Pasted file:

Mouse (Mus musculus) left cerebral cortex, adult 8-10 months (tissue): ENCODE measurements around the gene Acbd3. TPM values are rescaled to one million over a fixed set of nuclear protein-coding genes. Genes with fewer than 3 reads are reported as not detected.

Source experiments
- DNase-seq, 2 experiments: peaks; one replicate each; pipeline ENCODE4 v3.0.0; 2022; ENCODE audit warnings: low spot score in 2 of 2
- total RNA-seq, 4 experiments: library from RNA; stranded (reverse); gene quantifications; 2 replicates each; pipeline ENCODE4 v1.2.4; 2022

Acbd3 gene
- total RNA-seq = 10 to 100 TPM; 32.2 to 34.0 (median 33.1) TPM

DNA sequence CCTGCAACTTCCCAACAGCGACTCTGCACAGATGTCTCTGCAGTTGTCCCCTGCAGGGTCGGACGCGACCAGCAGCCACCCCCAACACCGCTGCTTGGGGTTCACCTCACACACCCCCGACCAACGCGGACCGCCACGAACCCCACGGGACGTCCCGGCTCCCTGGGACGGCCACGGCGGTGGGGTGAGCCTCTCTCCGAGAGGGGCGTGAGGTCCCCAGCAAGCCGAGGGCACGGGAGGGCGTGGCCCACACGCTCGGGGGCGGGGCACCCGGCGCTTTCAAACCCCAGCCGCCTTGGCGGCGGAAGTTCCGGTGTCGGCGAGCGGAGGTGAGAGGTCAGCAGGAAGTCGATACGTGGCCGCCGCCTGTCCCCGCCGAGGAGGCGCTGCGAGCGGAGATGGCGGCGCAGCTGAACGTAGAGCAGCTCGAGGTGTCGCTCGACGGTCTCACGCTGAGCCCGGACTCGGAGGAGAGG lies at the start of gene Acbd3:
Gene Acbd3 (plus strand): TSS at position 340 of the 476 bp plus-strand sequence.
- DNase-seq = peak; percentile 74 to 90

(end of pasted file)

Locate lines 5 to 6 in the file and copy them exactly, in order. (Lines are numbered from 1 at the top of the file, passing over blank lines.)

Acbd3 gene
- total RNA-seq = 10 to 100 TPM; 32.2 to 34.0 (median 33.1) TPM